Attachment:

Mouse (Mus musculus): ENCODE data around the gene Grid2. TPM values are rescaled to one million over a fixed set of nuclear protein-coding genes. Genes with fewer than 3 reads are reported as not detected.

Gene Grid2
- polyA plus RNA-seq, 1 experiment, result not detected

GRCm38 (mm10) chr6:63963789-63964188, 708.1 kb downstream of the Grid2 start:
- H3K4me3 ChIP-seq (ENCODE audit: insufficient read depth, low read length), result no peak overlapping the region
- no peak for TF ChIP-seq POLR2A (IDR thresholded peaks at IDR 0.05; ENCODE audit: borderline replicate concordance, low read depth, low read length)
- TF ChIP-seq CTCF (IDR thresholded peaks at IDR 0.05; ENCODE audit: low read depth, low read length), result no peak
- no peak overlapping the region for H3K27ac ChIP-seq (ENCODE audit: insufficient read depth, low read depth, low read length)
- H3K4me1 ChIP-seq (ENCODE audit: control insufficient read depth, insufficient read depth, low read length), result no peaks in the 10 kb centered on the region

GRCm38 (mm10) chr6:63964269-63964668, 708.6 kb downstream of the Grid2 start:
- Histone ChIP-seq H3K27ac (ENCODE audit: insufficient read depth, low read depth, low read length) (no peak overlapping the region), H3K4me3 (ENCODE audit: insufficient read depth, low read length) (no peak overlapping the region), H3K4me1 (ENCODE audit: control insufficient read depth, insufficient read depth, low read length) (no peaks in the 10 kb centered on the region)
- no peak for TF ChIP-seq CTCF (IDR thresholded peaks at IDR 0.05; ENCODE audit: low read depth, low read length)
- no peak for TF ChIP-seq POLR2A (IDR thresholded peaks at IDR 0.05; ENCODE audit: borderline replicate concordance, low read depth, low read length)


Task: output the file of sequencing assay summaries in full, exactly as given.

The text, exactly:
Mouse (Mus musculus): ENCODE data around the gene Grid2. TPM values are rescaled to one million over a fixed set of nuclear protein-coding genes. Genes with fewer than 3 reads are reported as not detected.

Gene Grid2
- polyA plus RNA-seq, 1 experiment, result not detected

GRCm38 (mm10) chr6:63963789-63964188, 708.1 kb downstream of the Grid2 start:
- H3K4me3 ChIP-seq (ENCODE audit: insufficient read depth, low read length), result no peak overlapping the region
- no peak for TF ChIP-seq POLR2A (IDR thresholded peaks at IDR 0.05; ENCODE audit: borderline replicate concordance, low read depth, low read length)
- TF ChIP-seq CTCF (IDR thresholded peaks at IDR 0.05; ENCODE audit: low read depth, low read length), result no peak
- no peak overlapping the region for H3K27ac ChIP-seq (ENCODE audit: insufficient read depth, low read depth, low read length)
- H3K4me1 ChIP-seq (ENCODE audit: control insufficient read depth, insufficient read depth, low read length), result no peaks in the 10 kb centered on the region

GRCm38 (mm10) chr6:63964269-63964668, 708.6 kb downstream of the Grid2 start:
- Histone ChIP-seq H3K27ac (ENCODE audit: insufficient read depth, low read depth, low read length) (no peak overlapping the region), H3K4me3 (ENCODE audit: insufficient read depth, low read length) (no peak overlapping the region), H3K4me1 (ENCODE audit: control insufficient read depth, insufficient read depth, low read length) (no peaks in the 10 kb centered on the region)
- no peak for TF ChIP-seq CTCF (IDR thresholded peaks at IDR 0.05; ENCODE audit: low read depth, low read length)
- no peak for TF ChIP-seq POLR2A (IDR thresholded peaks at IDR 0.05; ENCODE audit: borderline replicate concordance, low read depth, low read length)